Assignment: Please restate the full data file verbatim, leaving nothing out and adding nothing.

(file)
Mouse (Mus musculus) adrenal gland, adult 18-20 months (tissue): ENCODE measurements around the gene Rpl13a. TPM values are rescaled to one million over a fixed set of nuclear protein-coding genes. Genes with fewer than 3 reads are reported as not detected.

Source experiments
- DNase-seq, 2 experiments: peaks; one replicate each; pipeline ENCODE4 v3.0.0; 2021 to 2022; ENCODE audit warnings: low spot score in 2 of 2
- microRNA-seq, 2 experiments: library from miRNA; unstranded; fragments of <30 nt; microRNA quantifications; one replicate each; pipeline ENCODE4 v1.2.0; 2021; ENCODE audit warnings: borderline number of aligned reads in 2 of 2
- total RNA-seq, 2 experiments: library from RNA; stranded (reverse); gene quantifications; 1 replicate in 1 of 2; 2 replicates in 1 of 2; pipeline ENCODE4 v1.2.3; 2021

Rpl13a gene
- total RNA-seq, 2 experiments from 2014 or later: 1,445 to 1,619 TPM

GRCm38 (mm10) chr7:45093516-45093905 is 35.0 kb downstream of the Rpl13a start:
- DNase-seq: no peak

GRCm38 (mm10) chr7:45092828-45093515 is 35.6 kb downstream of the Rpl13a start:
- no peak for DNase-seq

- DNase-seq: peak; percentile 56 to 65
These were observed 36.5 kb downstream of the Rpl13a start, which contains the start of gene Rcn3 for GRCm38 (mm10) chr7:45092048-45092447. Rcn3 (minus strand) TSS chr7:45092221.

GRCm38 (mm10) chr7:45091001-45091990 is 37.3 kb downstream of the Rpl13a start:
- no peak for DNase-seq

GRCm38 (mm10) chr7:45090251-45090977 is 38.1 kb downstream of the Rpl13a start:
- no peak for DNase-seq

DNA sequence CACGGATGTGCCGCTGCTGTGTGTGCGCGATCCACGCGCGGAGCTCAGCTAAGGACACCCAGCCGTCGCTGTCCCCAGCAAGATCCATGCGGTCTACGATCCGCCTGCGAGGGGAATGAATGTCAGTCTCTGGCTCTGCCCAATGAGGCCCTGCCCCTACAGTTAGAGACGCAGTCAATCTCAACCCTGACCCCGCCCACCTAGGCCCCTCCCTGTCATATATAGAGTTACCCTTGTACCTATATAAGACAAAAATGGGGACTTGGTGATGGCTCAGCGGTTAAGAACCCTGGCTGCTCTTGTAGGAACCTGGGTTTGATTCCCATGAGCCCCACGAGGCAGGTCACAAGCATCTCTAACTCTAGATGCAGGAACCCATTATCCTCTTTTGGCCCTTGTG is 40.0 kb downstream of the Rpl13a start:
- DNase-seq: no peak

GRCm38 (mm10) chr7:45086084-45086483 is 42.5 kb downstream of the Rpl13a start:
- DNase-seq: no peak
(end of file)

Mouse (Mus musculus) adrenal gland, adult 18-20 months (tissue): ENCODE measurements around the gene Rpl13a. TPM values are rescaled to one million over a fixed set of nuclear protein-coding genes. Genes with fewer than 3 reads are reported as not detected.

Source experiments
- DNase-seq, 2 experiments: peaks; one replicate each; pipeline ENCODE4 v3.0.0; 2021 to 2022; ENCODE audit warnings: low spot score in 2 of 2
- microRNA-seq, 2 experiments: library from miRNA; unstranded; fragments of <30 nt; microRNA quantifications; one replicate each; pipeline ENCODE4 v1.2.0; 2021; ENCODE audit warnings: borderline number of aligned reads in 2 of 2
- total RNA-seq, 2 experiments: library from RNA; stranded (reverse); gene quantifications; 1 replicate in 1 of 2; 2 replicates in 1 of 2; pipeline ENCODE4 v1.2.3; 2021

Rpl13a gene
- total RNA-seq, 2 experiments from 2014 or later: 1,445 to 1,619 TPM

GRCm38 (mm10) chr7:45093516-45093905 is 35.0 kb downstream of the Rpl13a start:
- DNase-seq: no peak

GRCm38 (mm10) chr7:45092828-45093515 is 35.6 kb downstream of the Rpl13a start:
- no peak for DNase-seq

- DNase-seq: peak; percentile 56 to 65
These were observed 36.5 kb downstream of the Rpl13a start, which contains the start of gene Rcn3 for GRCm38 (mm10) chr7:45092048-45092447. Rcn3 (minus strand) TSS chr7:45092221.

GRCm38 (mm10) chr7:45091001-45091990 is 37.3 kb downstream of the Rpl13a start:
- no peak for DNase-seq

GRCm38 (mm10) chr7:45090251-45090977 is 38.1 kb downstream of the Rpl13a start:
- no peak for DNase-seq

DNA sequence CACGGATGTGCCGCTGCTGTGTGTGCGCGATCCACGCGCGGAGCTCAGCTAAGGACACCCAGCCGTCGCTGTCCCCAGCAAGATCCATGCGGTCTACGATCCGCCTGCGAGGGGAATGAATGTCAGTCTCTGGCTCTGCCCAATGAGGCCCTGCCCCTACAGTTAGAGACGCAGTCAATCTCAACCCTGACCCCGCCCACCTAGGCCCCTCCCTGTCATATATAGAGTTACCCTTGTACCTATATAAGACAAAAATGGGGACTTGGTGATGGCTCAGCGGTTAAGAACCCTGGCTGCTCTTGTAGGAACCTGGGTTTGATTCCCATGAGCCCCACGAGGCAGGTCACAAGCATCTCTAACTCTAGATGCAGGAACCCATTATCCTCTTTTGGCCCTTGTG is 40.0 kb downstream of the Rpl13a start:
- DNase-seq: no peak

GRCm38 (mm10) chr7:45086084-45086483 is 42.5 kb downstream of the Rpl13a start:
- DNase-seq: no peak